In addition to engaging in the debates on social cyborgs, collective intelligence and world-brain, this work will put forth a modified methodology drawn from the foundations of actor-network theory. This will not only serve to help map the networked organization of people-machine-information interactions across geographic physical space and placeless cyberspace, but will also serve to identify the quality of actions, as the distributed collective attempts to remake our world for the better.

Overall, the goals of this research are multifaceted in that it attempts to build both on the theoretical and empirical investigations for the potential of a collective brain(s), distributed intelligence and the larger world-brain as suggested by H.G. Wells (1981), Douglas Schuler (2001) and Francis Heylighen (1997). However, in addition to addressing ‘grand theory’ the research seeks to identify specific ways in which to support ameliorative social and environmental change efforts based upon the conceptions of nerves, neurons, synaptic learning, neural networks, neural memory and higher order consciousness that lead to a recursive process of collective knowledge creation, meaning creation, and intelligent action.

Anyway, I have already had been some pretty heated discussion on this topic and I find them way more receptive than I anticipated... In fact they considered it one of the most coherent ideas I have put forth yet! Scary!

Monday, February 23, 2009

Interesting Discussion on The Low-Carbon Economy

National Clean Energy Summit
The Center for American Progress Action Fund held a forum on “National Clean Energy Project: Building the New Economy.” Fmr. Pres. Clinton, Fmr. V.P. Gore and Congressional leaders Sen. Reid (D-NV) & Speaker of the House Pelosi (D-CA) participated in discussions on integrating new resources for an energy-efficient society.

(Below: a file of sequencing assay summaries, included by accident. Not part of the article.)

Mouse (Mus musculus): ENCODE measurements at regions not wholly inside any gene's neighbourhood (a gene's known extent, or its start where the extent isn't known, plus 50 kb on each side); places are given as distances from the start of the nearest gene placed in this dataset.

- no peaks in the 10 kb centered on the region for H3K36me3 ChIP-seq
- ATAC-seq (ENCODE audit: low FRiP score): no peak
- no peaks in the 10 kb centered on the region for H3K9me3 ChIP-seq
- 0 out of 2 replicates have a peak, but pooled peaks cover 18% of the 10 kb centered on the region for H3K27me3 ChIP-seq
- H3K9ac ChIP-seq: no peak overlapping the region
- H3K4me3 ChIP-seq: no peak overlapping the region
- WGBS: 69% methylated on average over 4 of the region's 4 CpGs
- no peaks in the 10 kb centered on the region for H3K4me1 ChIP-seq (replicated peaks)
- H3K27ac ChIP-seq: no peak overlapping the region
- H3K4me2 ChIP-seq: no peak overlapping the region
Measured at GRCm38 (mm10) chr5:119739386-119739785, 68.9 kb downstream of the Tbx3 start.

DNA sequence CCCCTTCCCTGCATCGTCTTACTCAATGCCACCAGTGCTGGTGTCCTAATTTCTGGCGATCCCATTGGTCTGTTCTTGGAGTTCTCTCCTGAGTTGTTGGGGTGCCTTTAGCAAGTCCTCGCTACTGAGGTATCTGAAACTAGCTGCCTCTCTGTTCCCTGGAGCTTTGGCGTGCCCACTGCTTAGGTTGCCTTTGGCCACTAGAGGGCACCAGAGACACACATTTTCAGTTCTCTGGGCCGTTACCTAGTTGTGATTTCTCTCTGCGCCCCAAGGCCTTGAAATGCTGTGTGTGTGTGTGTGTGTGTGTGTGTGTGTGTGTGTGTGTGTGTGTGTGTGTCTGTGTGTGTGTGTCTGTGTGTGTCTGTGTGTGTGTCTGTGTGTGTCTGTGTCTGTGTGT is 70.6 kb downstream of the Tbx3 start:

National Clean Energy Summit

Sunday, January 18, 2009

DC or Bust...

So we made into Seattle on Friday evening, and now we are preparing for our flight tonight. We have a red-eye flight to DC and it is looking like it is going to be an all-nighter without a chance for any real sleep. But it is worth it to get a chance to be a part of history.

Crystal (my wife) and I are going to be doing some blogging and video recording on our trip so we'll be sure to give everyone updates over the next two days.

Wish us luck!

Wednesday, January 14, 2009

Oh yeah...

I almost forgot.... I got two tickets to the Inauguration in DC.

So I will be heading out this weekend to see my new president get sworn into office and watch W. fly off in his helicopter to signify the end of this ridiculous hell!


Posting Break...

Wow, this is the longest I have gone without posting anything since I started this blog. This creates a bit of a dilemma as I have been so busy doing so many cool things it is hard to go back and recap all the things.

So let's see... Since the last time I made a post I have:
  • Finished one of my ag models (although there is always room for improvement)

  • Kicked ass in my second course on System Dynamics

  • Started as a TA for GenEd 111 - World Civilizations 1500 to the Present

  • Completed a new draft of the dissertation/research funding proposal

  • Got a new office in the Department of Community and Rural Sociology

  • Won a Scholarship for Rural Community Development

And while I have been all over the place mentally about my research and professional
goals the last two months I feel as if things are all coming into place.

Anyway, there are a few things I will be posting soon, the first of which will probably be the ag model I developed over the winter break. The problem here is that it is so big I need to find a way to post it in a readable format. Maybe, I'll post an unintelligible picture and then just let people download the model and play with it, improve or whatever. Next, I will probably get my draft proposal up on here or at least a part of it. It is pretty big and not great for a blog but some of you might find it interesting to see how all my mental masturbation has paid off.